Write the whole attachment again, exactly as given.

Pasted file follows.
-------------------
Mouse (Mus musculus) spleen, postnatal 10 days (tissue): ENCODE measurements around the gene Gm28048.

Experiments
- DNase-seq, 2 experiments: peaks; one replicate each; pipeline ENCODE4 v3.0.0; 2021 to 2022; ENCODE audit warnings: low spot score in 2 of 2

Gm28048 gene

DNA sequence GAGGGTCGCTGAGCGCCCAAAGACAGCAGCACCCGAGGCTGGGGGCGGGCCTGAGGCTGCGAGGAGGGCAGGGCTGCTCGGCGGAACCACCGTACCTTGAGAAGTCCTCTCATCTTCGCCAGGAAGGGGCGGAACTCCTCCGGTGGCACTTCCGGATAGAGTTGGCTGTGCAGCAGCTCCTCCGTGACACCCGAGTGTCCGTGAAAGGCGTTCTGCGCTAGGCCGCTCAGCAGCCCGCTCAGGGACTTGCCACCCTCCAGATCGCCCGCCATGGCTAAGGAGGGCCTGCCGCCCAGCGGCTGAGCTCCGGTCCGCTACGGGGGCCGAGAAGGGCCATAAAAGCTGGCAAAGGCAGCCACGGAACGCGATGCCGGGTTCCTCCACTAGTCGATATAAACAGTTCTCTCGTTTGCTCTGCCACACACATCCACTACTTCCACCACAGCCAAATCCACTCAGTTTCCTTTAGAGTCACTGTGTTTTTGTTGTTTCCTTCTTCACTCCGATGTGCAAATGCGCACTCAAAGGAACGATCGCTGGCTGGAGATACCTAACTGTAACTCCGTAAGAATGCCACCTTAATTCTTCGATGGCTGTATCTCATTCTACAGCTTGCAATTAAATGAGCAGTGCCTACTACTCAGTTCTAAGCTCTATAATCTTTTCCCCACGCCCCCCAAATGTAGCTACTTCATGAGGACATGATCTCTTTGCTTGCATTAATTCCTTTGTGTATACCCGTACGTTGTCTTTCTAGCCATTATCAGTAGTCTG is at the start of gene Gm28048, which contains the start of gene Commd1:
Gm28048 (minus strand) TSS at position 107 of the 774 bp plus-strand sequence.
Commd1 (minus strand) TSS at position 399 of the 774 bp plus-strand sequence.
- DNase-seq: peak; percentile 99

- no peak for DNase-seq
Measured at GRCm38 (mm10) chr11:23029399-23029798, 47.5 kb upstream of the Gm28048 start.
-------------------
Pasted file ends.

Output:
Mouse (Mus musculus) spleen, postnatal 10 days (tissue): ENCODE measurements around the gene Gm28048.

Experiments
- DNase-seq, 2 experiments: peaks; one replicate each; pipeline ENCODE4 v3.0.0; 2021 to 2022; ENCODE audit warnings: low spot score in 2 of 2

Gm28048 gene

DNA sequence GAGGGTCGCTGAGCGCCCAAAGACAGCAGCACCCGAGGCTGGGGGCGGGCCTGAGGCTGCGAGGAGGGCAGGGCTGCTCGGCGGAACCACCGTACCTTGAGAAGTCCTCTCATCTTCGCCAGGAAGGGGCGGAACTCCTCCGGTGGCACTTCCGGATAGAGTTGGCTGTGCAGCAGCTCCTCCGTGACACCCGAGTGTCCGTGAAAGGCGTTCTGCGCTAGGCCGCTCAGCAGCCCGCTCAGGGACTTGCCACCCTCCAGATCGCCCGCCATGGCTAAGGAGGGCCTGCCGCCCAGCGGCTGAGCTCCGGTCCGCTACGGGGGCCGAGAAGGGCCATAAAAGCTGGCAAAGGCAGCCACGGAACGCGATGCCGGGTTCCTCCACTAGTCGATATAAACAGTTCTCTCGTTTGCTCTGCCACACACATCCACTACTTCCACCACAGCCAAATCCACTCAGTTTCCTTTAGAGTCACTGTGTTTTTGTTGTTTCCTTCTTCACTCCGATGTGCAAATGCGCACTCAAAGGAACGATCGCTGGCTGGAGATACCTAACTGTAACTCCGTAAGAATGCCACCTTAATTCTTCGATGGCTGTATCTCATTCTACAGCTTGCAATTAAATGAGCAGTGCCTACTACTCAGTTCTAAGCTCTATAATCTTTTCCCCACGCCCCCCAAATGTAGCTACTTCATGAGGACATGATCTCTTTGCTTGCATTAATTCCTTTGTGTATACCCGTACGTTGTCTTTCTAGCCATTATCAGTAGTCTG is at the start of gene Gm28048, which contains the start of gene Commd1:
Gm28048 (minus strand) TSS at position 107 of the 774 bp plus-strand sequence.
Commd1 (minus strand) TSS at position 399 of the 774 bp plus-strand sequence.
- DNase-seq: peak; percentile 99

- no peak for DNase-seq
Measured at GRCm38 (mm10) chr11:23029399-23029798, 47.5 kb upstream of the Gm28048 start.